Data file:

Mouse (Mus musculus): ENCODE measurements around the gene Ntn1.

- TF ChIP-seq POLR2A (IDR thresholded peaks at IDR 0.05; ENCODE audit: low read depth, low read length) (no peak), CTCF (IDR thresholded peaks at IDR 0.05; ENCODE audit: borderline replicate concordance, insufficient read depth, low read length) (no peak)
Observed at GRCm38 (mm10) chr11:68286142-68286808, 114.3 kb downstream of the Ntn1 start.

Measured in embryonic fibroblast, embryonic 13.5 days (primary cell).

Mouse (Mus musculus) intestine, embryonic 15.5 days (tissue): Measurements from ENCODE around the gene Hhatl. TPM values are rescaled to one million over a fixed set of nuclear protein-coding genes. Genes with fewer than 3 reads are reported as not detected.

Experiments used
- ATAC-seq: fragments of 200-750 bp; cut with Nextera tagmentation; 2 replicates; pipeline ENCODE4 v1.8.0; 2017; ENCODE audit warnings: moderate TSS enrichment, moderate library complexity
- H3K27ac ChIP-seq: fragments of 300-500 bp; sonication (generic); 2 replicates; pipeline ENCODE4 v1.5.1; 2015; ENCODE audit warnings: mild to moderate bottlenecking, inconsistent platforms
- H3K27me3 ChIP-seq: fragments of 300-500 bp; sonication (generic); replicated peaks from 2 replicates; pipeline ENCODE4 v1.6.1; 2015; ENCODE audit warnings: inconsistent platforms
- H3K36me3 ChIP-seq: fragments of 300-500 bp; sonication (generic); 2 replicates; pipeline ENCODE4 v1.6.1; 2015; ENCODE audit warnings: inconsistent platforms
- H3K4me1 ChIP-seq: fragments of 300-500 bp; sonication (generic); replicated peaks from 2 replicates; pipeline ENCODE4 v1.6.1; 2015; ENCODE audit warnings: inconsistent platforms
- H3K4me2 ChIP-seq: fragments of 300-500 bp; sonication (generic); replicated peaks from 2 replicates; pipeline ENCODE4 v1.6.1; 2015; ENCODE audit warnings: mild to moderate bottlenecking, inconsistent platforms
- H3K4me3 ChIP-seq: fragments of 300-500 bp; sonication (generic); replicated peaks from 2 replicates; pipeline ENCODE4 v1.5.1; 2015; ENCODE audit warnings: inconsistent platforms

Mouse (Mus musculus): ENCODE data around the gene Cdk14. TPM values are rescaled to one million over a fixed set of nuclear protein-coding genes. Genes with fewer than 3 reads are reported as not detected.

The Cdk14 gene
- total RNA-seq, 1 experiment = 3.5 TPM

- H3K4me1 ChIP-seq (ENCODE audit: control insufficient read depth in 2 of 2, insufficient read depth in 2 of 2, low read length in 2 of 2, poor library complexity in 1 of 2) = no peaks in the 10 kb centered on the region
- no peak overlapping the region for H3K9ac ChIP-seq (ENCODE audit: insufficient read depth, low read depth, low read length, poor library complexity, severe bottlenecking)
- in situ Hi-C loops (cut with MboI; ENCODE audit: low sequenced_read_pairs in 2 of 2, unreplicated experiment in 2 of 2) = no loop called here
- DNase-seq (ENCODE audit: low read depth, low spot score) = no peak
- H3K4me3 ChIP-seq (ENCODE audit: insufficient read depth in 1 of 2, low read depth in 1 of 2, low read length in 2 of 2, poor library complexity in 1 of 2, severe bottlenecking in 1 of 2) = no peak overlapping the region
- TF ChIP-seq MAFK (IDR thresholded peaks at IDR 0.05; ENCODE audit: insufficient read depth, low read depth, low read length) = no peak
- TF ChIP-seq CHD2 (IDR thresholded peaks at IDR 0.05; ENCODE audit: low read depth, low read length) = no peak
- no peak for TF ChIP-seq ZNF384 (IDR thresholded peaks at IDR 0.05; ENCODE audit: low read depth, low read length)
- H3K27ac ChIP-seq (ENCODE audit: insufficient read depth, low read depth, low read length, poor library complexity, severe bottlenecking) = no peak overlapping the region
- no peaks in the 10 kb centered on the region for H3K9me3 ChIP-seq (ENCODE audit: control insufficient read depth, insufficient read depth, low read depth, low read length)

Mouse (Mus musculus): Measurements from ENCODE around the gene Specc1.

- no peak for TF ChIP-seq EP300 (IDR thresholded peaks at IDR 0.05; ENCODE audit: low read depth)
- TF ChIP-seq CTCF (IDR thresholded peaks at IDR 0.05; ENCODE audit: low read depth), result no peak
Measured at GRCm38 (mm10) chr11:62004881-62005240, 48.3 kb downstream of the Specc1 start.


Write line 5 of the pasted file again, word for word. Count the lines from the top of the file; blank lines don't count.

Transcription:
Mouse (Mus musculus) intestine, embryonic 15.5 days (tissue): Measurements from ENCODE around the gene Hhatl. TPM values are rescaled to one million over a fixed set of nuclear protein-coding genes. Genes with fewer than 3 reads are reported as not detected.